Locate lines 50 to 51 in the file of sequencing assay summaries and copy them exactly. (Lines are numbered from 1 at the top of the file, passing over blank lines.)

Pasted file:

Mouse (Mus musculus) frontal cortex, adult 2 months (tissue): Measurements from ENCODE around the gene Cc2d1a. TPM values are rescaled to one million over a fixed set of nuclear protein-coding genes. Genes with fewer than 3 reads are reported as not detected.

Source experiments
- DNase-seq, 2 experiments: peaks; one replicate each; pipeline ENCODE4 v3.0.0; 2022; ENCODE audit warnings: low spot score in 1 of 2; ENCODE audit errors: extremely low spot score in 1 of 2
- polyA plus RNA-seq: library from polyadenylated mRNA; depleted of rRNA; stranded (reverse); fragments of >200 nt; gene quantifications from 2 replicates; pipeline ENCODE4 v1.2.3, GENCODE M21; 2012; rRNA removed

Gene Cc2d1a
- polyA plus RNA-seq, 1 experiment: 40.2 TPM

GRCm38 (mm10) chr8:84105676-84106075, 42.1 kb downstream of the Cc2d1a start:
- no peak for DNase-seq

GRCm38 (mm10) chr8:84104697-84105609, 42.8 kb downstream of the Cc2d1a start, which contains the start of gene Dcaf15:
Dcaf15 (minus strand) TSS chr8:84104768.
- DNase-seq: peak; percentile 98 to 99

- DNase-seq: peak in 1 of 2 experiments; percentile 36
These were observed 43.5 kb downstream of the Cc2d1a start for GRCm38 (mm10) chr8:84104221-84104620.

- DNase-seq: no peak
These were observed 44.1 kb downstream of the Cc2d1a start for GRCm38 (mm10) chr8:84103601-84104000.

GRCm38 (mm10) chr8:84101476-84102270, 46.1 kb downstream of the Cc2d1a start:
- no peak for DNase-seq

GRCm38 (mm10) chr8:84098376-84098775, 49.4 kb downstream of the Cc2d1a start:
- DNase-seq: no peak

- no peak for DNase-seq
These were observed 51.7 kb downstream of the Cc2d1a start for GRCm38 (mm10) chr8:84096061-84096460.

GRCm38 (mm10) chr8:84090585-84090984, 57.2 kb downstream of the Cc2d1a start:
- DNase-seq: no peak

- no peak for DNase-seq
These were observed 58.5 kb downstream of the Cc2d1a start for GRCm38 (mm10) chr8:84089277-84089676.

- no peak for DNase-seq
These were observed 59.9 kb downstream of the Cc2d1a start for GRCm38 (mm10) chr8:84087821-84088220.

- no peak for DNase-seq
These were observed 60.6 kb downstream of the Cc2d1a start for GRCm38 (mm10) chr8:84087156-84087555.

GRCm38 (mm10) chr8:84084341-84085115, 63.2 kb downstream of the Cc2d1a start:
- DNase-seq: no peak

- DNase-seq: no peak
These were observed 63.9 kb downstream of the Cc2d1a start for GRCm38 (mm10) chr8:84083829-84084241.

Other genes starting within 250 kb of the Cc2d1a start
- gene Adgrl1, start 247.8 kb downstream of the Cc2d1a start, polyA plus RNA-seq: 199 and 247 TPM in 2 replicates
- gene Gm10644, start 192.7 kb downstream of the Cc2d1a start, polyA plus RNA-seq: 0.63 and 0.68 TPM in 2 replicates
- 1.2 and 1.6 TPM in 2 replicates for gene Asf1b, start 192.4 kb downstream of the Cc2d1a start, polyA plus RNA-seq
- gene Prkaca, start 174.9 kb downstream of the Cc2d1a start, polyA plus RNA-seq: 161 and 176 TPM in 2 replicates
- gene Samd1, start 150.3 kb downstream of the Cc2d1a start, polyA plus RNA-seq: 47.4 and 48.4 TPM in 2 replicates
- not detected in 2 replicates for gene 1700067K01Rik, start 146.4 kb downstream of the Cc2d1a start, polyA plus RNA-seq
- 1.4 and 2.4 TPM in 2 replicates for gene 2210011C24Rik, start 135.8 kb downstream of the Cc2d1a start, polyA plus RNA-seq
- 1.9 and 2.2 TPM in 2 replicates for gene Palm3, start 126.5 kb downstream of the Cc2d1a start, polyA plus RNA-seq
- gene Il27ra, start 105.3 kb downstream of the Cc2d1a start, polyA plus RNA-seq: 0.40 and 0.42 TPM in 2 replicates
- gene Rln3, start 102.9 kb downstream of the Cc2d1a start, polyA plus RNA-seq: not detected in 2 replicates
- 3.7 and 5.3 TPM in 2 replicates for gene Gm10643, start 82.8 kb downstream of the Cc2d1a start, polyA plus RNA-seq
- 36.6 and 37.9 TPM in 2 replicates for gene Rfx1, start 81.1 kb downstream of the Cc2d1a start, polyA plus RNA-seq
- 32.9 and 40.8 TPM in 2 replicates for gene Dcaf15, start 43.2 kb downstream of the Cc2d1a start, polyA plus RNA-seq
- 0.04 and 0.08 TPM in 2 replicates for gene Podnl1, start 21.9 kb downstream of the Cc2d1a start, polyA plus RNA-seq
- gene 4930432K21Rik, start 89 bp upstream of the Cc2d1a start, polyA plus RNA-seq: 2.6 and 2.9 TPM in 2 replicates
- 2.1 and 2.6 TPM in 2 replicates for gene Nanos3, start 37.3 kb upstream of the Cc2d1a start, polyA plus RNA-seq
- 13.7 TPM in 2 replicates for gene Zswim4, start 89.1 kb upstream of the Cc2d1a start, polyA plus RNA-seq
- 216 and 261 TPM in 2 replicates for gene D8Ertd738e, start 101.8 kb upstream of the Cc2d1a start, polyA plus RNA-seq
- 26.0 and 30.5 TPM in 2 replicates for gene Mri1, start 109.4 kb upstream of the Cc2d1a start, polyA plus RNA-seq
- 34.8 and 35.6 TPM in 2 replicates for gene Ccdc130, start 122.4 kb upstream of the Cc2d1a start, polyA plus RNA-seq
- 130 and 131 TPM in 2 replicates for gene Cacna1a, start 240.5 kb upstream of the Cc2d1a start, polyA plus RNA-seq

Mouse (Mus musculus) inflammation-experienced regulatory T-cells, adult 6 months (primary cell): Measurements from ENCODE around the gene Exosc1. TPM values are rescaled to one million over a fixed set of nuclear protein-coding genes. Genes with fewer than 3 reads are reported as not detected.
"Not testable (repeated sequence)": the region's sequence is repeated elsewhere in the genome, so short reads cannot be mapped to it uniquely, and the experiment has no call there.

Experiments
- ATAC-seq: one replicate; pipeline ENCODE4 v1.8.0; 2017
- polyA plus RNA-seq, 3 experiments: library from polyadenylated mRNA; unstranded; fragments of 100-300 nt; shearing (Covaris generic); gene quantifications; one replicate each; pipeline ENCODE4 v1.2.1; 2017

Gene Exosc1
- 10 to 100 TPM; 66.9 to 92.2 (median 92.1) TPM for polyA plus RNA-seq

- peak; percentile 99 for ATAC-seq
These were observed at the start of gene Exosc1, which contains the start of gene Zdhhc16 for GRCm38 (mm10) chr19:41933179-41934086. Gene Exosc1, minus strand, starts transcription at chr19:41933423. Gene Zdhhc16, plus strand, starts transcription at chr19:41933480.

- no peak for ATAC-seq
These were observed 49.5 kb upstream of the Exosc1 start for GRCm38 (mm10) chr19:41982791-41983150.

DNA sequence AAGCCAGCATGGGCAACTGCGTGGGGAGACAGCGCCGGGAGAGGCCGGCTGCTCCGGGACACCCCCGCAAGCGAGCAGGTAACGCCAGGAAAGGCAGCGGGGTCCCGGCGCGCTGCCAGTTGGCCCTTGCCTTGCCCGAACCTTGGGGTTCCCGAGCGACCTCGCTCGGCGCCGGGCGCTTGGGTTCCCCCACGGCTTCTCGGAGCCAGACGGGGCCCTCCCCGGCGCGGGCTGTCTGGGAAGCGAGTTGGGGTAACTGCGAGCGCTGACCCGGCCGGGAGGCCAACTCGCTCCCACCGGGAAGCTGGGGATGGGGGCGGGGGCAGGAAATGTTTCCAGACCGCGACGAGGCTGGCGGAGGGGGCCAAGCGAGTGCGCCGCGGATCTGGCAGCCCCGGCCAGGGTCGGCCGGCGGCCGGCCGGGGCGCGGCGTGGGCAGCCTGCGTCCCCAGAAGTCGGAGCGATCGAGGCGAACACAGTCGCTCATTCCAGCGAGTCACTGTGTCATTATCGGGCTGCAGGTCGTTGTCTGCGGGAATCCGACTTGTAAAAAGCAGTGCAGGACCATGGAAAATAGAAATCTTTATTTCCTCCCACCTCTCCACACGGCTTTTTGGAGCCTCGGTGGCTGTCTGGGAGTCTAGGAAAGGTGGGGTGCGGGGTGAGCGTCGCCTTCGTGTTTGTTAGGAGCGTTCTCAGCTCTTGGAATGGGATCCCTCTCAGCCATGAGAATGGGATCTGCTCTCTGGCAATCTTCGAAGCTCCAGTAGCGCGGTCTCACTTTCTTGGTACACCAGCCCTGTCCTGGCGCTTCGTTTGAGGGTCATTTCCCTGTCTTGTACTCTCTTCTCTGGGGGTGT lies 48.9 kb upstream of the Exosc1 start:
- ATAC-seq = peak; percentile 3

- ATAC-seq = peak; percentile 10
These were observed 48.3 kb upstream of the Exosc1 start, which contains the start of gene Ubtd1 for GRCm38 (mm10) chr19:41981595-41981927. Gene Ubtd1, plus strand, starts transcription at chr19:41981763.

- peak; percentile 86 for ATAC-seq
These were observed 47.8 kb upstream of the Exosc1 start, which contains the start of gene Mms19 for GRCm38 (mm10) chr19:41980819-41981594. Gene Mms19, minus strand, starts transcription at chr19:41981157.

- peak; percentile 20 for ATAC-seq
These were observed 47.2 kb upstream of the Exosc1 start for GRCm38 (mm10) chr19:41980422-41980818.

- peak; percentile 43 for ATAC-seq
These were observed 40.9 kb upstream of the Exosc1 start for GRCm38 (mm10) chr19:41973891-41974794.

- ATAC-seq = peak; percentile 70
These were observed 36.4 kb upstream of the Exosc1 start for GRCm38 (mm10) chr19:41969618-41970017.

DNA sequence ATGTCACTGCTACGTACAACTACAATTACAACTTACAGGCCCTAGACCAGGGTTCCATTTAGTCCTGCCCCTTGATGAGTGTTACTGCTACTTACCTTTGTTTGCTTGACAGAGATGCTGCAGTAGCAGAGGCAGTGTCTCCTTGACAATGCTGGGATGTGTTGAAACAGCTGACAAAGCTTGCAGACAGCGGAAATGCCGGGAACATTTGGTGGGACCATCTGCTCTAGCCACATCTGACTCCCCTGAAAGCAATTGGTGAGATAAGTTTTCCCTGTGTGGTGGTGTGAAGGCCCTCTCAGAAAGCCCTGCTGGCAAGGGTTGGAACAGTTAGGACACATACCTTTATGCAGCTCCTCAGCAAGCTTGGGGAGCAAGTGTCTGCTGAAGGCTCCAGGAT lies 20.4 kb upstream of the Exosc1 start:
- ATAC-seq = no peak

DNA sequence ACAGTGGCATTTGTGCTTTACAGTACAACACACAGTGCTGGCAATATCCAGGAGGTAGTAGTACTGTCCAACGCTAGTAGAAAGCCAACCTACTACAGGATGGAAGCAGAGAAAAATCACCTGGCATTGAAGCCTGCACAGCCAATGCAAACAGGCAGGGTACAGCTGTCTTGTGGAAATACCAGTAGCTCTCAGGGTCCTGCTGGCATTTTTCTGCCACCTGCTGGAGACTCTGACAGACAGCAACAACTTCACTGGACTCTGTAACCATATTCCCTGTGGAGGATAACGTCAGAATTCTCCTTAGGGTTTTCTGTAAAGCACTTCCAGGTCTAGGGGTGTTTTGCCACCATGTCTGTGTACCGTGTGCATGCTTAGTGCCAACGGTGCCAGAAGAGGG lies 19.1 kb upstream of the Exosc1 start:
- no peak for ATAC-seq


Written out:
- 2.1 and 2.6 TPM in 2 replicates for gene Nanos3, start 37.3 kb upstream of the Cc2d1a start, polyA plus RNA-seq
- 13.7 TPM in 2 replicates for gene Zswim4, start 89.1 kb upstream of the Cc2d1a start, polyA plus RNA-seq